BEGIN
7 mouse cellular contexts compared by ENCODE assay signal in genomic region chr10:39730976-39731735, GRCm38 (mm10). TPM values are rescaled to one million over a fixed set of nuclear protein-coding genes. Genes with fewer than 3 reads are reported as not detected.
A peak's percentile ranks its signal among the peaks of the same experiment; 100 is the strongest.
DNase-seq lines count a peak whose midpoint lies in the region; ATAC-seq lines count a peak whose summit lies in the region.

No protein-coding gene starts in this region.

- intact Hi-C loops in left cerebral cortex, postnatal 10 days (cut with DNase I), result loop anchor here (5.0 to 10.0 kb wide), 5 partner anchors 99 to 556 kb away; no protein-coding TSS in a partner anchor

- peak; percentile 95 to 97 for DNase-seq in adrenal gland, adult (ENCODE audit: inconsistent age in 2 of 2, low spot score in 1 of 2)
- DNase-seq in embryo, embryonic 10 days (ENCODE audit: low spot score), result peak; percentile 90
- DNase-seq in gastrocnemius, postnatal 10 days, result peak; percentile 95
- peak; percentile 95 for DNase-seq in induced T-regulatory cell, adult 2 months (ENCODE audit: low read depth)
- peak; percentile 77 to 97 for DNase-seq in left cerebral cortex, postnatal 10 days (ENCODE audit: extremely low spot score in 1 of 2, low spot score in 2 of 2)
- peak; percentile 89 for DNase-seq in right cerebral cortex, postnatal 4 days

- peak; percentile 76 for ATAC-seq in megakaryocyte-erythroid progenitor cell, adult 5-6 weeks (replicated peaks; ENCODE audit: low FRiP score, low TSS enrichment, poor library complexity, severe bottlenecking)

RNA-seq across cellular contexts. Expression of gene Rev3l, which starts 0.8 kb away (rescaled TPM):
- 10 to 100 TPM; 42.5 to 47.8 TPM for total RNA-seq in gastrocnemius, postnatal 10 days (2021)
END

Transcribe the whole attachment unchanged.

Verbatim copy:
7 mouse cellular contexts compared by ENCODE assay signal in genomic region chr10:39730976-39731735, GRCm38 (mm10). TPM values are rescaled to one million over a fixed set of nuclear protein-coding genes. Genes with fewer than 3 reads are reported as not detected.
A peak's percentile ranks its signal among the peaks of the same experiment; 100 is the strongest.
DNase-seq lines count a peak whose midpoint lies in the region; ATAC-seq lines count a peak whose summit lies in the region.

No protein-coding gene starts in this region.

- intact Hi-C loops in left cerebral cortex, postnatal 10 days (cut with DNase I), result loop anchor here (5.0 to 10.0 kb wide), 5 partner anchors 99 to 556 kb away; no protein-coding TSS in a partner anchor

- peak; percentile 95 to 97 for DNase-seq in adrenal gland, adult (ENCODE audit: inconsistent age in 2 of 2, low spot score in 1 of 2)
- DNase-seq in embryo, embryonic 10 days (ENCODE audit: low spot score), result peak; percentile 90
- DNase-seq in gastrocnemius, postnatal 10 days, result peak; percentile 95
- peak; percentile 95 for DNase-seq in induced T-regulatory cell, adult 2 months (ENCODE audit: low read depth)
- peak; percentile 77 to 97 for DNase-seq in left cerebral cortex, postnatal 10 days (ENCODE audit: extremely low spot score in 1 of 2, low spot score in 2 of 2)
- peak; percentile 89 for DNase-seq in right cerebral cortex, postnatal 4 days

- peak; percentile 76 for ATAC-seq in megakaryocyte-erythroid progenitor cell, adult 5-6 weeks (replicated peaks; ENCODE audit: low FRiP score, low TSS enrichment, poor library complexity, severe bottlenecking)

RNA-seq across cellular contexts. Expression of gene Rev3l, which starts 0.8 kb away (rescaled TPM):
- 10 to 100 TPM; 42.5 to 47.8 TPM for total RNA-seq in gastrocnemius, postnatal 10 days (2021)